A long war has left Syria ill prepared for COVID-19—and outside forces, including the United States, might be making the battle more challenging
June 6—Rick Flanders on wng.org
China is going to be a real problem as it becomes more powerful and aggressive. It already has a strong influence over American culture and the economy, even as Democrats and world organizations praise the oppressive dictatorship.
June 6—Bruce Berger on wng.org
I too bought a water rowing machine recently, and I’m also a Jewish believer. I enjoyed Marvin Olasky’s observation that we complain about the little things but miss the big blessings all around us.
June 6—Steve Shive on wng.org
Thank you to President Trump for his judicial appointments, and to Harvest Prude for fine coverage of a critically important topic.
June 6—Sylvia Goode Basham on Facebook
This documentary sounds interesting. What passes for journalism today is a pile of mini-producers making mini-dramas framed to further the narrative with which they happen to side, and to pile up the page views.
June 6—Tom Plowden/Edgefield County, S.C.
Marvin Olasky’s interview with Al Mohler brought back memories of hearing him preach, his work decades ago in the Southern Baptist Convention, and how his writing helped me grow in Reformed theology.
June 6—Ken Cutler/Lancaster, Pa.
I am really enjoying the series on long ministry and long marriages. The unique perspectives are thought-provoking and interesting.
June 6—Stewart Harman/Bloomfield, Mich.
The article on the benefits of vitamin D for COVID-19 was refreshing. I am surprised that a Centers for Disease Control and Prevention SWAT team did not show up on Dr. Horton’s doorstep and cart him off for providing “misinformation.”
June 6—David Hoff/Barron, Wis.
The column on Candid Camera was right on. Jocularity at the expense of others is no virtue.
May 23—Jeff Chalfant/Roseville, Calif.
The cover photo is especially moving. The words on the boy’s shirt, “designed and crafted,” are a Biblical reminder that others, especially the marginalized, are also made in the image of God and we should serve them accordingly.
May 23—Melanie Grandelli/Goldvein, Va.
Is WORLD more of a business or a ministry? We are to work with all our heart at whatever we do because we are working for the Lord. I’m not sure the Bible makes a distinction between business and ministry for the Christian, so doing my business for the Lord is my ministry.
May 9—Gary Karwoski/Brookfield, Ill.
This column is a bit fatalistic for me. I can’t see this going on indefinitely, and some of us pastors are standing up to our governor’s ridiculous “scientific” guidelines. So, no, I’m not going to accept a new normal. I want normal.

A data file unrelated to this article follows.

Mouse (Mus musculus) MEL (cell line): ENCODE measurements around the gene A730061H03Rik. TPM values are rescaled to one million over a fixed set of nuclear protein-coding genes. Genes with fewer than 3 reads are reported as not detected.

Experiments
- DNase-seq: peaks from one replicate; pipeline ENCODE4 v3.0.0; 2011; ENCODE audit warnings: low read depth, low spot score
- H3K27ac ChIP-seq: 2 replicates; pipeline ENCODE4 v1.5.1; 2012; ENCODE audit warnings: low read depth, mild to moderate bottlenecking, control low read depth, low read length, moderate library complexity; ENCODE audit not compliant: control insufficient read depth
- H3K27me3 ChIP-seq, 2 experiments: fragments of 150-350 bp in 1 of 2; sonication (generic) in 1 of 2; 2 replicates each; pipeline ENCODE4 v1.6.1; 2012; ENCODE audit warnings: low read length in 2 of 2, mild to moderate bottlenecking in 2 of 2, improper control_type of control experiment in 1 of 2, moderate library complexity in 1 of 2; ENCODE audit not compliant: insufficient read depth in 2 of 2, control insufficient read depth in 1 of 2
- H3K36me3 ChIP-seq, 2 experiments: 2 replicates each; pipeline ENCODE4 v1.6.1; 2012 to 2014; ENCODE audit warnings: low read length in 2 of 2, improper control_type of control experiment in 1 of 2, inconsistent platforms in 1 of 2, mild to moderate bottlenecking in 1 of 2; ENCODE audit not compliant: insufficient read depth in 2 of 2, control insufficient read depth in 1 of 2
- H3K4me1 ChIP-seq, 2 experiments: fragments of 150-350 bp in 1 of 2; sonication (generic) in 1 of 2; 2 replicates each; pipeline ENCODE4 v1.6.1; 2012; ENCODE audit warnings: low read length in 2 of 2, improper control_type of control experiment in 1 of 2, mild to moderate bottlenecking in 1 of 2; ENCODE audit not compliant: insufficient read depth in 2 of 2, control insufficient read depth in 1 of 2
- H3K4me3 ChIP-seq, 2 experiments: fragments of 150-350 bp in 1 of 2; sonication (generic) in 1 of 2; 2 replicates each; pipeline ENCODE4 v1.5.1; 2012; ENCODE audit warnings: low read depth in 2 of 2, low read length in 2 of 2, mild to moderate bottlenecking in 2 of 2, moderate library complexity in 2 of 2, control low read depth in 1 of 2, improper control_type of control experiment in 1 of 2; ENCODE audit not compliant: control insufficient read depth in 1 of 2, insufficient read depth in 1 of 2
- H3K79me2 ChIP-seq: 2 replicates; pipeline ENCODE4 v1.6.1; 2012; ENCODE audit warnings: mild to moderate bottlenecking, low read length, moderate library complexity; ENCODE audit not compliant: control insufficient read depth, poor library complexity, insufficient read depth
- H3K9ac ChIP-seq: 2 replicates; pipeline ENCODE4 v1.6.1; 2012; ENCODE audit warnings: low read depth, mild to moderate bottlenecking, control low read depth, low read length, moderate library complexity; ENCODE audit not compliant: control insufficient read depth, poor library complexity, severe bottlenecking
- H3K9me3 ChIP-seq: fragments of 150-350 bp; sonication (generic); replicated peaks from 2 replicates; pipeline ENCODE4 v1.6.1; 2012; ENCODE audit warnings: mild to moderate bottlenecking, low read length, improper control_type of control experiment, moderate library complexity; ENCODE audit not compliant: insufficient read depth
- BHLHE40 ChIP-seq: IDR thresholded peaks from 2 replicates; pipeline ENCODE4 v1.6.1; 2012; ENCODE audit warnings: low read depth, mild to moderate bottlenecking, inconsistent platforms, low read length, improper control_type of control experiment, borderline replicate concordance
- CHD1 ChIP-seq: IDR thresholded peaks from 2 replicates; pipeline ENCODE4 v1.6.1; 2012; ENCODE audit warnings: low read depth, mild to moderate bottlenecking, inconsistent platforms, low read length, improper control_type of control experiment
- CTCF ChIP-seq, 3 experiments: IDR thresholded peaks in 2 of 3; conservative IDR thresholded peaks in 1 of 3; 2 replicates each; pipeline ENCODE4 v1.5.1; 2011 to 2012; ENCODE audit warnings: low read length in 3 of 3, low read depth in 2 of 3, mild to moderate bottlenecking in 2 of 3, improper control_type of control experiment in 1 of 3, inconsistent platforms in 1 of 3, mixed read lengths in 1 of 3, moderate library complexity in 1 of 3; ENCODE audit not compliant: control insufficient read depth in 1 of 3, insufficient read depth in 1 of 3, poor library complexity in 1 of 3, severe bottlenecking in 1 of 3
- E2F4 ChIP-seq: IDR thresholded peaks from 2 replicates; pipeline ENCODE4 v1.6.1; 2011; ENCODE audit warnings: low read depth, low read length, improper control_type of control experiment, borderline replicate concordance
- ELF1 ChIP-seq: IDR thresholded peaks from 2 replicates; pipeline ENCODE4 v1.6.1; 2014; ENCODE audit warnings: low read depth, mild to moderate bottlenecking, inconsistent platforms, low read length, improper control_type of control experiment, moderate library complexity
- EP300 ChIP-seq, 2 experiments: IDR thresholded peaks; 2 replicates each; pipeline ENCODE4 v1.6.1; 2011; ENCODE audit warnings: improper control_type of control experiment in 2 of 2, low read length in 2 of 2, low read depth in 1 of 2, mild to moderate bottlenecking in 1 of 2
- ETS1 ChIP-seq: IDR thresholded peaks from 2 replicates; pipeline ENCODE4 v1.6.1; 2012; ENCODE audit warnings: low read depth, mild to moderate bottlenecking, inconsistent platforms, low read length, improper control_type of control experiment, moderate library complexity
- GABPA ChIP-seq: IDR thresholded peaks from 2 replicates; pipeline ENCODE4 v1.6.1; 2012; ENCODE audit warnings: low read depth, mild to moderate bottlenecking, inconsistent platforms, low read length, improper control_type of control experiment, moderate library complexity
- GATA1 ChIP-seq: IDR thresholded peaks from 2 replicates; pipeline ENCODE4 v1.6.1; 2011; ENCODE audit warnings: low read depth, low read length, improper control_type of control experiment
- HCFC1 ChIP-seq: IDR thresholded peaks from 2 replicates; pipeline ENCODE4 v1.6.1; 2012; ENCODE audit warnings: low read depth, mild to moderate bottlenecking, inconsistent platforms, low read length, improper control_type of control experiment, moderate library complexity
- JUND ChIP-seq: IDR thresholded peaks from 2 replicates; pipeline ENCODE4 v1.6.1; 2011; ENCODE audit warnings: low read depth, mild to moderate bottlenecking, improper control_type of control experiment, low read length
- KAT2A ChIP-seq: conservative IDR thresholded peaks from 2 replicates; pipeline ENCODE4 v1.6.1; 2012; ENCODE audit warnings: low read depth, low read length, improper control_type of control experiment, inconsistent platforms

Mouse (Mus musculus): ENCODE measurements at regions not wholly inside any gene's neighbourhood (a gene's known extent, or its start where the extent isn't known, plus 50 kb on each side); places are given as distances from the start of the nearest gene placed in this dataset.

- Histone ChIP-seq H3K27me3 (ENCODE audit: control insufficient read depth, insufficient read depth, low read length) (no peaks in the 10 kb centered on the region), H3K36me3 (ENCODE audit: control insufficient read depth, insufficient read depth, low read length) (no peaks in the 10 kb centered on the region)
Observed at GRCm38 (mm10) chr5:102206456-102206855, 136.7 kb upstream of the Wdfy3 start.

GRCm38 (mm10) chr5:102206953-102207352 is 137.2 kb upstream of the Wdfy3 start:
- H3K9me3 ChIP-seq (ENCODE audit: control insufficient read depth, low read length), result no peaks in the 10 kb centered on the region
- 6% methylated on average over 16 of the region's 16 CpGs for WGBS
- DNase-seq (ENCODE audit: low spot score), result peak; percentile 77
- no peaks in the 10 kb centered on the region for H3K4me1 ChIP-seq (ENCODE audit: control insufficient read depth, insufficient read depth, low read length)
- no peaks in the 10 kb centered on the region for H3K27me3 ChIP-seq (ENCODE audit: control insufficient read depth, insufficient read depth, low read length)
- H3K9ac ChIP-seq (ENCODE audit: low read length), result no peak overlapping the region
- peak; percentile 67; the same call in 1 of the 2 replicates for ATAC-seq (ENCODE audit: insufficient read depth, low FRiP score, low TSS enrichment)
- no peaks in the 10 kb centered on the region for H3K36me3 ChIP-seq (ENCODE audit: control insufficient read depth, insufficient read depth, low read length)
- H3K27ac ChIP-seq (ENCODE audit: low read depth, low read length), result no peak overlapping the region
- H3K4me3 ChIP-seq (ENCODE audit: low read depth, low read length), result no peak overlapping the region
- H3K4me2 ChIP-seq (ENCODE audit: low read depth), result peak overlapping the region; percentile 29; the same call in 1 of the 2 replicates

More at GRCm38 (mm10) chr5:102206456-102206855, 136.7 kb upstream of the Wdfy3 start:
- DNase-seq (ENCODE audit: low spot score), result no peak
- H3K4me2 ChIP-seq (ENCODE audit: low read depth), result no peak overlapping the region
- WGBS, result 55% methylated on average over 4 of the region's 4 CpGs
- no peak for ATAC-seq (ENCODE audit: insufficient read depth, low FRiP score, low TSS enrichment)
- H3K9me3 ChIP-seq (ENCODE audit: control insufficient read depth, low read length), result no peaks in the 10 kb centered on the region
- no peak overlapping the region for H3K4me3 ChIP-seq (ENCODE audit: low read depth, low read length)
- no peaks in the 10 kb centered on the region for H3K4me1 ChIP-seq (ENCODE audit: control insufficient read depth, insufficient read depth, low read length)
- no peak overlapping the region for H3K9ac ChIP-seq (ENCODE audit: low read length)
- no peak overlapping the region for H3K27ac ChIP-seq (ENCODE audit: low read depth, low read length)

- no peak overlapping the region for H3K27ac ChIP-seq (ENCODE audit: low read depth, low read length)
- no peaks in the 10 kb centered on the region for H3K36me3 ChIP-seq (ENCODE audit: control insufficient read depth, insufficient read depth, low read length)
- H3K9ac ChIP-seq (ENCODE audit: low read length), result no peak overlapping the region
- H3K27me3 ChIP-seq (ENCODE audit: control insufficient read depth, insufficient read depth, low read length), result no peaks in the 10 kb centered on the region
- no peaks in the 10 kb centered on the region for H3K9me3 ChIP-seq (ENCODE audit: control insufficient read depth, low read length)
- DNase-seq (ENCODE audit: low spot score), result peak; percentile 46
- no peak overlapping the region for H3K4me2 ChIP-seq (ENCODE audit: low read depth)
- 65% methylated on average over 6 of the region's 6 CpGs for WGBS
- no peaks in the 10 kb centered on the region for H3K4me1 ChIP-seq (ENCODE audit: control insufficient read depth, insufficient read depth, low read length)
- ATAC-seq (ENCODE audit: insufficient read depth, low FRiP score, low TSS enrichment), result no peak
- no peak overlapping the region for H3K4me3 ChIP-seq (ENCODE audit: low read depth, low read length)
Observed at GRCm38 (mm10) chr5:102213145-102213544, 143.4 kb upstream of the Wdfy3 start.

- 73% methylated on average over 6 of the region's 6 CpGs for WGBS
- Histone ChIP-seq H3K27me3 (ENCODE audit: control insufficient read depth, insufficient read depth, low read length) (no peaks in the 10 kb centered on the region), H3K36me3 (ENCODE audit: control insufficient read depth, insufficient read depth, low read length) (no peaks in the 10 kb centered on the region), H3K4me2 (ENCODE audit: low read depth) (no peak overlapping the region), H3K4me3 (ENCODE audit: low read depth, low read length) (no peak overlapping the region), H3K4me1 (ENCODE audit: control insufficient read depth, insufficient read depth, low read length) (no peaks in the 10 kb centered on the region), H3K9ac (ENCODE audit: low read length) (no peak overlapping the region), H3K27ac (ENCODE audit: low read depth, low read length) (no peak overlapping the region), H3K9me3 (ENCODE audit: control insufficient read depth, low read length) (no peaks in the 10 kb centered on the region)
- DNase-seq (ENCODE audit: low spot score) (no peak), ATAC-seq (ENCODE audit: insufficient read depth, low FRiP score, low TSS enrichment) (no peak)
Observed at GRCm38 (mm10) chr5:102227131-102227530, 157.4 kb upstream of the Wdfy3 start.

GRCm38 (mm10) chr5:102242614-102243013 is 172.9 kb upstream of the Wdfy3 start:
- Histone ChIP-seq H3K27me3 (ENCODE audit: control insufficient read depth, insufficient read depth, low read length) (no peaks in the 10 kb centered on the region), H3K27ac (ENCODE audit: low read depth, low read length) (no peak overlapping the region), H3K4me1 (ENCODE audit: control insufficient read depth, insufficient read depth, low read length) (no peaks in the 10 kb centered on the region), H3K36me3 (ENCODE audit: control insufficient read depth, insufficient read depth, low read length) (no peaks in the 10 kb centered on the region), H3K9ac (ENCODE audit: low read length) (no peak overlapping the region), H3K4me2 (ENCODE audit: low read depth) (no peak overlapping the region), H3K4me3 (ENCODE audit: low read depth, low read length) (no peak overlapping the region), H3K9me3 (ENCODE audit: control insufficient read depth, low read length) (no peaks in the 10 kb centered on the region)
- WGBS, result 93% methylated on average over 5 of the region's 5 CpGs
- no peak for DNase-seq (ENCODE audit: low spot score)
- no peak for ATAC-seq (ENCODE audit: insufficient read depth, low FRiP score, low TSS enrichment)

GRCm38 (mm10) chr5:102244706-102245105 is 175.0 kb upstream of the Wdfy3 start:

The Uighur diaspora numbers around 1 million (“A cultural genocide before our eyes,” July 18, p. 54).
June 11—Adam Rodriguez on wng.org
It’s a sad commentary on the way we politicize everything that you needed to write that the best option now is “to pray for guidance, then take sensible precautions and follow the recommendations of a trusted physician.”
June 10—Glenda Cloutier on wng.org
These were powerful words that speak the truth of our times. It wrung from me tears that until now had no path to flow in.
June 10— Marina Richardson Shankle on Facebook
As a teacher, I am quite nervous about this. I love our school resource officers and hope they get to stay.
Jessie Marie Waldner on Facebook
Given school shootings and other violence, apparently those hoping to get rid of school resource officers want the police response time to be longer.
June 8—Tim Miller on wng.org
I know conservatives are uncomfortable with saying, “Black lives matter.” I think it’s important for us to express this viewpoint, which is Biblical. It doesn’t mean accepting everything everybody in the movement says.
June 6—Michelle Lewis Harris on Facebook
Our family really enjoyed this show. We loved all of the competitors’ projects but rooted for Tyler and Amy Clites because theirs were amazing!
June 3—Miriam Pell Dixon on Facebook
Perhaps sometimes the silence regarding race is because whites in the church have been given conflicting messages about our role. We are told, “You don’t understand, so just listen. Don’t speak.” Then we are told, “Why aren’t you speaking up?” We’re also told that anything outside of complete agreement with racial orthodoxy is insensitive at best and racist at worst. I’m sure some silence is complacency and a lack of love. But maybe fear of saying the wrong thing is also a motivator.
May 30—Kristen Marsan/Eden Prairie, Minn.
I live in the suburbs of Minneapolis and am emotionally spent. I am exasperated by speculative conversations stemming from social media and appreciate this article by Sharon Dierberger. This is the first article I’ve noticed that shows us the person we have lost. Floyd’s life story seemed to be one of redemption, and I yearn that our struggle with race would also be redeemed.
Christy Eicher-Bywell on Facebook
Thank you for bringing perspective on his life, and the completely avoidable incident that caused his death.
May 29—Rebekah White on Facebook
Here in Washington State, our governor just signed comprehensive sex education into law, despite an overwhelming outcry from parents. Since then, concerned parents have faced a David and Goliath showdown, collecting signatures (in the midst of coronavirus) to get Referendum 90 to repeal the mandate on the ballot this November. The mandate is about corrupting and sexualizing children and is completely evil.
Bree Wakefield on Facebook
We must support private Christian education so that families have options for their children.
Caryn Jenkins on Facebook
It is so sad that more churches aren’t fighting this.
April 25—Paul J. Perrone/Springfield, Va.
Our state and local governments’ responses to the pandemic, particularly toward churches, are a warning sign. American Christians who don’t think we are under the beginning of persecution are deceiving themselves.